Cracking Skulls at This Is Hardcore Festival: Day 4

Matt Bacon August 1, 2014 Comments Off on Cracking Skulls at This Is Hardcore Festival: Day 4
Cracking Skulls at This Is Hardcore Festival: Day 4
Cracking Skulls at This Is Hardcore Festival: Day 4

So as I get to the end of this strange freak out, the unholy glory of the festival started to grow on me. Sure, hardcore isn’t my trip, but there is certainly something to be honored here. These bands are trying hard, working shitty jobs, and doing the best they can so that they can go out on the road and share what they love with their fans. What more can I really demand of any band other than that they try to reach out to fans and give them something to live for? It was a triumphant realization to start the day as I muddled my way through University City trying to find the train station. This would be a long and dull train ride, but I knew in the long run it should be worth it.

To be completely honest, by this point festival fatigue was kicking in and I couldn’t feel the music at this point. In fact, I found out I would have to leave after 4 to attend my fathers birthday dinner. I only remember four bands from this day, even though I’m pretty sure I saw at least five. Regardless, I have some wonderful memories, of hanging out with friends, partying and generally reveling in the final minutes of what is possibly the most significant hardcore festival on the continent.

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World War 4 were vicious and soul searing. There brand of hardcore is not one that is easily forgotten. Punks jumped all over the singer, and yet somehow he stood firm. This is the kind of strength that hardcore gives to mankind, the ability to stand up and shout, even when a half dozen skinny teenagers are jumping all over you. As the band wrapped up with the track also titled World War 4 I felt strangely comforted. There was something fun and peace inspiring about the speed and gore of World War 4, it left me feeling satisfied, realizing that if nothing else, this band could guide me on my way forward in my own quest for balance.

Harms Way stormed the stage next, their singer is simply ripped. His vocals are gruesome and powerful roaring out of some deeper cavern within himself. Its the sort of skull crunching attack that I’m not sure I’d ever be able to deliver with my own music. The bands bassist seems to get really into it. His bass flies around his neck as he storms across the stage. If nothing else, Harms Way certainly understand how to bring the triumphant energy of hardcore to the stage. Kids danced, and sure, I still think that’s stupid, but the outpouring of energy that came from the crowd during their set was impressive and made me realize how much fun and how cool hardcore can be.

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Now it was time for the band who I had most wanted to see today. (Considering I had to leave early, Power Trip was no longer an option) Suburban Scum are the kind of band who do a split with Xibalba and come out as the best band on the split, and that’s saying something. They simply tore the stage apart, I was overwhelmed with the incredible hatred this band spewed. This is what hardcore is all about, heavy hitting riffs and a singer who spits out gruesome lines about society at a breakneck speed. I felt almost obliged to take a break after their set because of the oppressive heaviness of their sound, so I stepped out, knowing these guys would be one of the last bands I would see at the festival.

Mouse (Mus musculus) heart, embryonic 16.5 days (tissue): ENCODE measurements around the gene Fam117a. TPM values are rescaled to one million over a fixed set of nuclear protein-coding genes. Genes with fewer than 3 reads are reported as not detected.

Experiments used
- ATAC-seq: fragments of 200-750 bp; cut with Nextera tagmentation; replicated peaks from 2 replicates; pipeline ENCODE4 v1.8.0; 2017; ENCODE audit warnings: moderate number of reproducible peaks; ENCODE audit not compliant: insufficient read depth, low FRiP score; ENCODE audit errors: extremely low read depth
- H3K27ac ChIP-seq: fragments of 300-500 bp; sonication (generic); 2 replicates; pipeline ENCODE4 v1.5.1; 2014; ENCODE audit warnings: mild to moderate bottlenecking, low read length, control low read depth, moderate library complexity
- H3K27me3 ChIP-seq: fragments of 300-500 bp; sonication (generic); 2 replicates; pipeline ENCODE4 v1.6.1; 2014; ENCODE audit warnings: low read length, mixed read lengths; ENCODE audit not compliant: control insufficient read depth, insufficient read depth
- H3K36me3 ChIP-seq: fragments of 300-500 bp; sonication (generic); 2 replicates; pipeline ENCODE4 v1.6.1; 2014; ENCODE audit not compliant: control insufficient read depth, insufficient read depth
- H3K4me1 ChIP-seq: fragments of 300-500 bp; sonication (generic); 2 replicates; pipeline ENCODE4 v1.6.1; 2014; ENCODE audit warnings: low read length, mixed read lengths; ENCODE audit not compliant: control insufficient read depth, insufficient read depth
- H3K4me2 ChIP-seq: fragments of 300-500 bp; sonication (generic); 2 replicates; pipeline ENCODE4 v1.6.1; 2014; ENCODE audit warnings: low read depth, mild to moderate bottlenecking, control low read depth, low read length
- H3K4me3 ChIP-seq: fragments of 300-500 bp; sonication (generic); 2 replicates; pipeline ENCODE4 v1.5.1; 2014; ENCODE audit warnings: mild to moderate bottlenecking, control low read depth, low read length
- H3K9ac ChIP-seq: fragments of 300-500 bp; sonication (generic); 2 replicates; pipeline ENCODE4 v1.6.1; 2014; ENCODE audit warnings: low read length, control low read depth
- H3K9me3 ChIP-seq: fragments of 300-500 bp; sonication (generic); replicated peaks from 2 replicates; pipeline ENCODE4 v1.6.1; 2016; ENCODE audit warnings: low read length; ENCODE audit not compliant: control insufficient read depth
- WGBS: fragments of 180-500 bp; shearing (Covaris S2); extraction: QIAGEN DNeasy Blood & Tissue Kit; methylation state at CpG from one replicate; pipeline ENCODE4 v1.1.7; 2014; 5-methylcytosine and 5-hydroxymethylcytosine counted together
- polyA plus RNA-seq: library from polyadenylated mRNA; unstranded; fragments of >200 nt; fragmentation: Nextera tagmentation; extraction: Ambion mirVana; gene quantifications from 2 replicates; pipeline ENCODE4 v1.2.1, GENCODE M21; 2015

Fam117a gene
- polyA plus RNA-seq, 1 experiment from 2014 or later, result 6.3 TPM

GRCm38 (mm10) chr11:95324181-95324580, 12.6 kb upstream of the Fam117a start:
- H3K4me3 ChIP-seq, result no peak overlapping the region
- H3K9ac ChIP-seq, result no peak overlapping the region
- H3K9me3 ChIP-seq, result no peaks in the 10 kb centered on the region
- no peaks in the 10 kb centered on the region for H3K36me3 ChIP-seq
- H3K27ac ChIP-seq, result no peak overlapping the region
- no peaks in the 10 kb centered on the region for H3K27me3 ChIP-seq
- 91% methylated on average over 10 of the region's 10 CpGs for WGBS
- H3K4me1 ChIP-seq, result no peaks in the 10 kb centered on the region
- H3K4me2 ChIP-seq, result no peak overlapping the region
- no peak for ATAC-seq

While I walked around the grounds for the last time I spoke to Michael Arellano and wished him well, I’m not going to see him for a few months, but hopefully he will come back soon with M.O.D. I spoke to my new friend Casey, a local hardcore booker, he’s a young straight edge guy who I might just be able to trust even though he doesn’t drink. We had a bond there, realizing that Billy Milano was right when he said “It doesn’t matter how you wear your hair, it’s what’s inside your head.” Despite our difference in subculture and fundamental disagreements on alcohol we still get along. Perhaps Casey put it best when he said “I don’t do drugs, so I eat a lot of mozzarella sticks”

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Turnstile played then. I can’t honestly say I remember much of their set other than that it was fast and proud. It left me realizing the glories of hardcore, the kind of things that I had only glimpsed earlier. This was the hardcore magic at work. I may never cut my hair, but at least now I have a much greater respect for my hardcore cousins. I’m an alcoholic, they’re teetotallers. I crush people in the pit, they swing their arms and go crazy. Yet, we are all family, extreme music fans who just want change, relief from the oppressive world that holds them back. This is hardcore, this is the sound of freedom.

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Cracking Skulls at This Is Hardcore Festival: Day 4

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